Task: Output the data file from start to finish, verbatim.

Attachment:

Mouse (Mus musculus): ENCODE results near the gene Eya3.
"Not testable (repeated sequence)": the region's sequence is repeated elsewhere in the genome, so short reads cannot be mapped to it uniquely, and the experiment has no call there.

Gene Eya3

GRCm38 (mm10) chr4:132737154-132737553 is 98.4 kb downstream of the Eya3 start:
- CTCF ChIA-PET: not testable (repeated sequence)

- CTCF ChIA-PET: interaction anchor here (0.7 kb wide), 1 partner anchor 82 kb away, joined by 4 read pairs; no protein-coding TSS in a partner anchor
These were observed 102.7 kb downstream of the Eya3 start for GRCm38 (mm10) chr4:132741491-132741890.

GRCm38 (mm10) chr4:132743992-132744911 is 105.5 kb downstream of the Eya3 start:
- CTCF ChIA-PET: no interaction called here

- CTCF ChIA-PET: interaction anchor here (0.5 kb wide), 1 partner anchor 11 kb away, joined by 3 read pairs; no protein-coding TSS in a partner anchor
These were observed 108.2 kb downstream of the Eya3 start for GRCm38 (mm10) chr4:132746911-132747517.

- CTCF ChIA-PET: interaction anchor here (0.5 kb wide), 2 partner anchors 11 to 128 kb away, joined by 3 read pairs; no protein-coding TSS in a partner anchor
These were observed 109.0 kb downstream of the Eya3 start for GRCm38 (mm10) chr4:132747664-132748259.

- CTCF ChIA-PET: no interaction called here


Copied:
Mouse (Mus musculus): ENCODE results near the gene Eya3.
"Not testable (repeated sequence)": the region's sequence is repeated elsewhere in the genome, so short reads cannot be mapped to it uniquely, and the experiment has no call there.

Gene Eya3

GRCm38 (mm10) chr4:132737154-132737553 is 98.4 kb downstream of the Eya3 start:
- CTCF ChIA-PET: not testable (repeated sequence)

- CTCF ChIA-PET: interaction anchor here (0.7 kb wide), 1 partner anchor 82 kb away, joined by 4 read pairs; no protein-coding TSS in a partner anchor
These were observed 102.7 kb downstream of the Eya3 start for GRCm38 (mm10) chr4:132741491-132741890.

GRCm38 (mm10) chr4:132743992-132744911 is 105.5 kb downstream of the Eya3 start:
- CTCF ChIA-PET: no interaction called here

- CTCF ChIA-PET: interaction anchor here (0.5 kb wide), 1 partner anchor 11 kb away, joined by 3 read pairs; no protein-coding TSS in a partner anchor
These were observed 108.2 kb downstream of the Eya3 start for GRCm38 (mm10) chr4:132746911-132747517.

- CTCF ChIA-PET: interaction anchor here (0.5 kb wide), 2 partner anchors 11 to 128 kb away, joined by 3 read pairs; no protein-coding TSS in a partner anchor
These were observed 109.0 kb downstream of the Eya3 start for GRCm38 (mm10) chr4:132747664-132748259.

- CTCF ChIA-PET: no interaction called here